In addition to architecture, industrial design and interior design, The Design School at ASU also offers landscape architecture, urban design and visual communication design. The school is one of the most comprehensive and collaborative design schools in the country requiring its students to master their respective fields of study but to also understand, communicate and collaborate across the other design disciplines.

Year in Review: Top 10 stories of 2011


December 12, 2011

From winning a softball championship to marking a solar milestone, ASU has had a busy year. Here we take a look at the top 10 news stories from the university that have occurred over the past year.

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Fossil found in Ethiopia reveals early human bipedalism

A fossilized foot bone recovered from Hadar, Ethiopia, showed that by 3.2 million years ago human ancestors walked bipedally with a modern human-like foot, according to a report that appeared in the Feb. 11 edition of the journal Science. The fossil, a fourth metatarsal, or midfoot bone, indicated that a permanently arched foot was present in the species Australopithecus afarensis. The report's authors included Carol Ward of the University of Missouri and William Kimbel and Donald Johanson of ASU’s Institute of Human Origins.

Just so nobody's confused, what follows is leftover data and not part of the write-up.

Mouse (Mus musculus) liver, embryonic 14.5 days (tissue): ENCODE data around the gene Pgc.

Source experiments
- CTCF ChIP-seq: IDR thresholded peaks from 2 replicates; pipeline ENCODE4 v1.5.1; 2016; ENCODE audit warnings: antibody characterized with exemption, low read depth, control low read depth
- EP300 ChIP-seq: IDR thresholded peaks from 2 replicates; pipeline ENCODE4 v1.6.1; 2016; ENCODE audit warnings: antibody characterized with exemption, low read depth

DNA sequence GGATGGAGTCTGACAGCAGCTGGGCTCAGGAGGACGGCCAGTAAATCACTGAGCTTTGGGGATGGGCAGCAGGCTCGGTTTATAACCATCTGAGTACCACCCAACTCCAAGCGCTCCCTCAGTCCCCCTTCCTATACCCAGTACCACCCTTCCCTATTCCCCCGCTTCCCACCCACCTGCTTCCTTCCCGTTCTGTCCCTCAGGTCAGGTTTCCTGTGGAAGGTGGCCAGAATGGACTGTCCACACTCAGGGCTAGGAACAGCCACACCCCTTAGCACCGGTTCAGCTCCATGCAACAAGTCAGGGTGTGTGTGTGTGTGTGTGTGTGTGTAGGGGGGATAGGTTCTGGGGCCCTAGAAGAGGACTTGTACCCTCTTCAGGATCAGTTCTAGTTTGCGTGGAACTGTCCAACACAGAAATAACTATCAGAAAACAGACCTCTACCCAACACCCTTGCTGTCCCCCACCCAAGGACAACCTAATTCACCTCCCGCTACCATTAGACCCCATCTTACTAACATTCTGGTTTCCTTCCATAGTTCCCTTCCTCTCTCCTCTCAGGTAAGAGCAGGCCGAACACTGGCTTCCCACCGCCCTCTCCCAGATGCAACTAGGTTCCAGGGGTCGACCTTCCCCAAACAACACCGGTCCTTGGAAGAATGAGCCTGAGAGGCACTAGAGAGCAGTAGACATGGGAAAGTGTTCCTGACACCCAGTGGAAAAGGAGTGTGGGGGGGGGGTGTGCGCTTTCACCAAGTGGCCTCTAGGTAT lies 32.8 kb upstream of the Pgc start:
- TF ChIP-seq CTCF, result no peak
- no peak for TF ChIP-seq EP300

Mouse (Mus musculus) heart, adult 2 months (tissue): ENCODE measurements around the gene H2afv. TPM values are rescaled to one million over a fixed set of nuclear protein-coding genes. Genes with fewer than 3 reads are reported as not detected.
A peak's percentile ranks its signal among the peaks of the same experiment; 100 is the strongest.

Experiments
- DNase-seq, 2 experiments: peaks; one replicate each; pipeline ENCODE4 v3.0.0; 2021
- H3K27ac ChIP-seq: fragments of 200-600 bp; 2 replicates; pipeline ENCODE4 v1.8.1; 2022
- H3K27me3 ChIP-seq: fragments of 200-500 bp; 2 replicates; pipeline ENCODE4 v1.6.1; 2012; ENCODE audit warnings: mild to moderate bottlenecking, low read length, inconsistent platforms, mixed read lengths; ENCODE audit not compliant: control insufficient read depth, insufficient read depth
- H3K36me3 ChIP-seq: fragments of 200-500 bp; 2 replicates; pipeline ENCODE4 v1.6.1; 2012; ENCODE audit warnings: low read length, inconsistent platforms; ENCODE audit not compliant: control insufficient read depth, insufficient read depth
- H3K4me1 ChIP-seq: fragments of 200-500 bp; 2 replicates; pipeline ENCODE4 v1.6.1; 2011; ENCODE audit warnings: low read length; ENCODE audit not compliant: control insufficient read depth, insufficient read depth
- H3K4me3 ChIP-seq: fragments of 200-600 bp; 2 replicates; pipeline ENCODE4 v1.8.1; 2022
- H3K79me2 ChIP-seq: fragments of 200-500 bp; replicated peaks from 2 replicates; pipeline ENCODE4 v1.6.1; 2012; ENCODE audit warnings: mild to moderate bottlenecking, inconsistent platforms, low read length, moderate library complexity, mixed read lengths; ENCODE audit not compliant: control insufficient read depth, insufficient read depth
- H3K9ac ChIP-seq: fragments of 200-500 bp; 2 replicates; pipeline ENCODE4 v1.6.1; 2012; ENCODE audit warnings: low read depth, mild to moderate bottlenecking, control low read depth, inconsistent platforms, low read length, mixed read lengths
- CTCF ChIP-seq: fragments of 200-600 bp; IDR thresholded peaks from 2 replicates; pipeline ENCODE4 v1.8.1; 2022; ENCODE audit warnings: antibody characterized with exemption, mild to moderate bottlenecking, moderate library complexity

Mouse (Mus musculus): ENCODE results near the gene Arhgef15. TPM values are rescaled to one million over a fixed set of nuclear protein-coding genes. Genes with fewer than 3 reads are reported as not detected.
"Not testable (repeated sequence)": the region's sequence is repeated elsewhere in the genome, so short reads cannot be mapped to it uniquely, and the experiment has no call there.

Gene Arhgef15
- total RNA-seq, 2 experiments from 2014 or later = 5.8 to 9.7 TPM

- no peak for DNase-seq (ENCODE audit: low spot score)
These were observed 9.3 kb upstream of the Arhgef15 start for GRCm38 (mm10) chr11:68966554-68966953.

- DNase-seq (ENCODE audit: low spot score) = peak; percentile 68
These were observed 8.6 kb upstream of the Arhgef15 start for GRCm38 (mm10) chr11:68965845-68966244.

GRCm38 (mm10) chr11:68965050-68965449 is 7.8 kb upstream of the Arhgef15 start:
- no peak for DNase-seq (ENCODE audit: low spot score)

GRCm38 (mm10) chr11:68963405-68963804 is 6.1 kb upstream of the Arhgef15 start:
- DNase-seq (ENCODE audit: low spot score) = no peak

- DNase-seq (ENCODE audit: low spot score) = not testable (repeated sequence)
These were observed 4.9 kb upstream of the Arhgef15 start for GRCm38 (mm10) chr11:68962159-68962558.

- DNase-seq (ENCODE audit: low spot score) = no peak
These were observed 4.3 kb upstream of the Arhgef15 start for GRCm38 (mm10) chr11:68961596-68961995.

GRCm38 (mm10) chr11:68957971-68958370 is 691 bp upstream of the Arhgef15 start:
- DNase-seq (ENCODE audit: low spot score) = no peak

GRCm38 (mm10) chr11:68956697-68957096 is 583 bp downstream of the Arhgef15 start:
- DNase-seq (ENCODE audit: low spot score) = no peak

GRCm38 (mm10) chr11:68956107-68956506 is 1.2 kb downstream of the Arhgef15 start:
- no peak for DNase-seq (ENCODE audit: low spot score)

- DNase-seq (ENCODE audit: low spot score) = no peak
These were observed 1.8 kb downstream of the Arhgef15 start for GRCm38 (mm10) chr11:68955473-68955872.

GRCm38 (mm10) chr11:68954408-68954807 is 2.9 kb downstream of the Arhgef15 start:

Entrepreneur beats odds to address disease, poverty

Tyler Eltringham is not what you would call a typical college student. From being homeless at 16 to becoming the leader of a new venture at 20, Eltringham has taken a different route than most. Despite the odds stacked against him, he has come out on top. Eltringham is the CEO of OneShot, a startup dedicated to providing meningococcal meningitis vaccinations to college students living in dormitories and university housing. “The funding model of OneShot emulates Tom’s Shoes,” Eltringham said. “In a one-for-one fashion, for every meningitis shot purchased on a university campus, we donate a vaccination to the meningitis belt of Africa.”